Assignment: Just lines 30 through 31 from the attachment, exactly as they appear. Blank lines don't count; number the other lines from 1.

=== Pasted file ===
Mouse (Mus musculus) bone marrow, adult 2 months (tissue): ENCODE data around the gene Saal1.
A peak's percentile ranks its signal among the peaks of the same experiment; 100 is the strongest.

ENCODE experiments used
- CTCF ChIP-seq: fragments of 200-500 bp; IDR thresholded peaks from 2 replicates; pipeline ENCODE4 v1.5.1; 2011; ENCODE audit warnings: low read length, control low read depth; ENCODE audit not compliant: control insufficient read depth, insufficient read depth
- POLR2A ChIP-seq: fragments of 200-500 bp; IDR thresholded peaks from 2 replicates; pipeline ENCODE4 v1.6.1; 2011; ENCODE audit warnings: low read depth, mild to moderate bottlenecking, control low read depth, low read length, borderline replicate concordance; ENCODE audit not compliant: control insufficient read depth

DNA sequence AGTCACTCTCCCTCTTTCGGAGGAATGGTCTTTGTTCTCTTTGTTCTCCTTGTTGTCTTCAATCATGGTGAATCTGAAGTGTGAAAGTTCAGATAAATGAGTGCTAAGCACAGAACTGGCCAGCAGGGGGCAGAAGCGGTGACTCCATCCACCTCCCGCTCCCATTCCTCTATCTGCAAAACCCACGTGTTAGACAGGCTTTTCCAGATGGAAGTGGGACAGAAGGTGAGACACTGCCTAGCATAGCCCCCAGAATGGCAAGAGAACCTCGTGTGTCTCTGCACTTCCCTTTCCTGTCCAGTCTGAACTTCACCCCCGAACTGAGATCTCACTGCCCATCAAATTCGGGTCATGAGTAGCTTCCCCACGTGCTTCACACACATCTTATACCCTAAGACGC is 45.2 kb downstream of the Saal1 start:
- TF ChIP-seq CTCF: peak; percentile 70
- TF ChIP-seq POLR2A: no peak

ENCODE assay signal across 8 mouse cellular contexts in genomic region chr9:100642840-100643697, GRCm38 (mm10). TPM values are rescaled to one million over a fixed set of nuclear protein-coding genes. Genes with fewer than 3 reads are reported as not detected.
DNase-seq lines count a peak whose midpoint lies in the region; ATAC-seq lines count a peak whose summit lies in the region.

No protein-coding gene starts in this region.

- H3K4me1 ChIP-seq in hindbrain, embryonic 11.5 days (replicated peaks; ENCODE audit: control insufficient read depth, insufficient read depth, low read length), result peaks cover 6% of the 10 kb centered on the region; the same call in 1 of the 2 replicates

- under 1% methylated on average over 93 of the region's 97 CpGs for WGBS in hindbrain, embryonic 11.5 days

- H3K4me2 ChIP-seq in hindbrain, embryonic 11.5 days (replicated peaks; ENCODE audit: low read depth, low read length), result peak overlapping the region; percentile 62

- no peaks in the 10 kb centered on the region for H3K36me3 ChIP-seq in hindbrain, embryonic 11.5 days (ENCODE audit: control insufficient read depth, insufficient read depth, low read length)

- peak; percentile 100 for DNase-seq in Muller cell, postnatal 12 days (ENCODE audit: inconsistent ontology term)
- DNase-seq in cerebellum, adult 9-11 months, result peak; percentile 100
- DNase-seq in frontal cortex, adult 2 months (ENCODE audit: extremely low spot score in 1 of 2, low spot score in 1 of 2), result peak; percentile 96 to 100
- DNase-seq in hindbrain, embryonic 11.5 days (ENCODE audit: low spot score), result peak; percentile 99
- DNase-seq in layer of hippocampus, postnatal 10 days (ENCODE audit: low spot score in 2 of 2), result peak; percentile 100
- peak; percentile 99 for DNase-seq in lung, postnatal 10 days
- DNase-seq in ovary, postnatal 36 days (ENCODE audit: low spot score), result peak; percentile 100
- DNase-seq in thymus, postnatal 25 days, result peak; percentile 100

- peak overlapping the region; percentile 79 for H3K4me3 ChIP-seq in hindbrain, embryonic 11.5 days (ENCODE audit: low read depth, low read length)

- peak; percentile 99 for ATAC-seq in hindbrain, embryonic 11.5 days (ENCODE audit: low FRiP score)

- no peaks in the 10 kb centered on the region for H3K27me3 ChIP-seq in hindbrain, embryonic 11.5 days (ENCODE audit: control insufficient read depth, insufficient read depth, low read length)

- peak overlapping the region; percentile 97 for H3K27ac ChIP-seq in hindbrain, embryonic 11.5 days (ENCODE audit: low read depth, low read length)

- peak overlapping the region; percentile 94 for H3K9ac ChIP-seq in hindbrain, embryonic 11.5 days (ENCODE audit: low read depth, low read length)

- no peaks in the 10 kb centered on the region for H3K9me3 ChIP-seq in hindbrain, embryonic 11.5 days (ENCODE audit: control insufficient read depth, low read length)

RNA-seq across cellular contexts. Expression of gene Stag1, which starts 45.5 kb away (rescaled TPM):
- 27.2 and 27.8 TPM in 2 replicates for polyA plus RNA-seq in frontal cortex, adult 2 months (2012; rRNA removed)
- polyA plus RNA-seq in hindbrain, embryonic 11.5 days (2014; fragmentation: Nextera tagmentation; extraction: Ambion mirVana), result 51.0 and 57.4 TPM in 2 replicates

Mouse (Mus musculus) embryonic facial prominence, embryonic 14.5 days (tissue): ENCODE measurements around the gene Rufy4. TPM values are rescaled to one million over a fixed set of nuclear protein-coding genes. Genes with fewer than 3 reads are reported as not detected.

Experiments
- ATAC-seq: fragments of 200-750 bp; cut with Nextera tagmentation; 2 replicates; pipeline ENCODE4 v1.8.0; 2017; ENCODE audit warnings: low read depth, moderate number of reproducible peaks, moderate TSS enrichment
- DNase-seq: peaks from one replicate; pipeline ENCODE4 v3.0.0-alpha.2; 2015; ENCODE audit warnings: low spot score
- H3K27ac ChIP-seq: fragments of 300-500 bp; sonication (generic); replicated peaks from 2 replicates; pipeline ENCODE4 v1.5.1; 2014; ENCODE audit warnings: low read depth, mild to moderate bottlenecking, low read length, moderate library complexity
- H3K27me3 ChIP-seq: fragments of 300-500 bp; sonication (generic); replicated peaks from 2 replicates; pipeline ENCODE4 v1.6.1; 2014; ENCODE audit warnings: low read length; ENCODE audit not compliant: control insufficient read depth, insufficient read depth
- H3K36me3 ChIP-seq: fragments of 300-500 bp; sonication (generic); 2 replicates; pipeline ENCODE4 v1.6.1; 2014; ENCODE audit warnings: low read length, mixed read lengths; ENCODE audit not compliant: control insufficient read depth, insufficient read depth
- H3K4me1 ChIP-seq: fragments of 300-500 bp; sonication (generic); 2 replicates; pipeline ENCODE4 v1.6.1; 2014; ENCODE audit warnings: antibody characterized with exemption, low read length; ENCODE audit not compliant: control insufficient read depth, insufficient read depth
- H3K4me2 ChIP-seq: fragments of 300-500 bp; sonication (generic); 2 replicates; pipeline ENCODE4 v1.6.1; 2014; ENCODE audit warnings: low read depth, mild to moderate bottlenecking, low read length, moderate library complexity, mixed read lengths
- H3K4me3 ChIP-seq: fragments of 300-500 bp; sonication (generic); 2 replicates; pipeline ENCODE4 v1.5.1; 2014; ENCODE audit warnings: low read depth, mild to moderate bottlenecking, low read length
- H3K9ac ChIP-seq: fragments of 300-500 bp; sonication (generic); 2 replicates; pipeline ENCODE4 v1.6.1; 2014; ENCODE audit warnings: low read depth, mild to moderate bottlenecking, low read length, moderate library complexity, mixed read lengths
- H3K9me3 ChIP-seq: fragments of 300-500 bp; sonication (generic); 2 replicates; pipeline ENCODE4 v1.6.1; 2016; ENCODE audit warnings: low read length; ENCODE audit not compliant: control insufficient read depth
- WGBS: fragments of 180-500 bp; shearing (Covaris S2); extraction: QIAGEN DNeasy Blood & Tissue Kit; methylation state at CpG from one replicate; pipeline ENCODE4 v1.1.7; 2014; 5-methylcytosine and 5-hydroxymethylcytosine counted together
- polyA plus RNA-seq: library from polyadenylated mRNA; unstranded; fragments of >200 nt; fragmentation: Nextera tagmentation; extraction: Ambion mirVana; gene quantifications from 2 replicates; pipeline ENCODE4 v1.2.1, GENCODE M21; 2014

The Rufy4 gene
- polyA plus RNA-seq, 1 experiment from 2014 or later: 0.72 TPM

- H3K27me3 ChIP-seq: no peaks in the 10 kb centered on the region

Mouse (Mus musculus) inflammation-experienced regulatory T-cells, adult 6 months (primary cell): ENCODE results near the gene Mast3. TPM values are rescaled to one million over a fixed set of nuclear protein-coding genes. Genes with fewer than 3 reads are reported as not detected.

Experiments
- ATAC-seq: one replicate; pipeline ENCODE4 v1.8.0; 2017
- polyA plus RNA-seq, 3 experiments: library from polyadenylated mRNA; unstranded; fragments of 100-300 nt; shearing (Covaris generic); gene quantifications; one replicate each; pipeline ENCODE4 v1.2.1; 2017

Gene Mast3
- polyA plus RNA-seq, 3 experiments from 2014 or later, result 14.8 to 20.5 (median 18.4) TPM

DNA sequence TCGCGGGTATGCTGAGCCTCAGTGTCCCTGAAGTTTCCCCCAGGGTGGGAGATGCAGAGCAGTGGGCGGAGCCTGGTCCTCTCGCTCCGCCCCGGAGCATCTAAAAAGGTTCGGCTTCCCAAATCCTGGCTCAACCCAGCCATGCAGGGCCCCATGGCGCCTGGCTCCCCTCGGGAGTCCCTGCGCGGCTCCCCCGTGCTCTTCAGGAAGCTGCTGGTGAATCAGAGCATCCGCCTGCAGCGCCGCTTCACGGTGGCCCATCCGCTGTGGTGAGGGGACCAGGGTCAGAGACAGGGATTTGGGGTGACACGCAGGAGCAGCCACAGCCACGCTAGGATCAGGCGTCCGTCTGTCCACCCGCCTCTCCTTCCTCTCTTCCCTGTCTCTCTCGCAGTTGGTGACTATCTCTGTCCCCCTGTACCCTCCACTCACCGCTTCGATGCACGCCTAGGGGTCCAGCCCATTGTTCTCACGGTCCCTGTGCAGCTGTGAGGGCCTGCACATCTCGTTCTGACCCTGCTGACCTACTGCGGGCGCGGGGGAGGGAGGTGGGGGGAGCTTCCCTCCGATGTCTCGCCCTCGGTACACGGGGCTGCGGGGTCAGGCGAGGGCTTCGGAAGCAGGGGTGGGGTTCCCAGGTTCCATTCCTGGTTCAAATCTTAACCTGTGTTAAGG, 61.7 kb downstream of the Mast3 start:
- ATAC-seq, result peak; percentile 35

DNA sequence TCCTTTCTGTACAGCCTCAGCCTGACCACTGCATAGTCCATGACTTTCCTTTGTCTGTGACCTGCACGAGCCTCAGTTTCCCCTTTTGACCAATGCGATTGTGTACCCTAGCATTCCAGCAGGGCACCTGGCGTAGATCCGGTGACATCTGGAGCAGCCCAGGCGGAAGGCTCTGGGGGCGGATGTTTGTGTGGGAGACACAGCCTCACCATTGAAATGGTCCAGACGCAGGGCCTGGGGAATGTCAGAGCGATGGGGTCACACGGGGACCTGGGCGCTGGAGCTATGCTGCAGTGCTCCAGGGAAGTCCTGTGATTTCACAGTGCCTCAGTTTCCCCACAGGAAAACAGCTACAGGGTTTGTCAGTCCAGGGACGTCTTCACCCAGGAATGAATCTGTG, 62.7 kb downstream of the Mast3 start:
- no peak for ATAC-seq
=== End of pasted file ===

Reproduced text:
RNA-seq across cellular contexts. Expression of gene Stag1, which starts 45.5 kb away (rescaled TPM):
- 27.2 and 27.8 TPM in 2 replicates for polyA plus RNA-seq in frontal cortex, adult 2 months (2012; rRNA removed)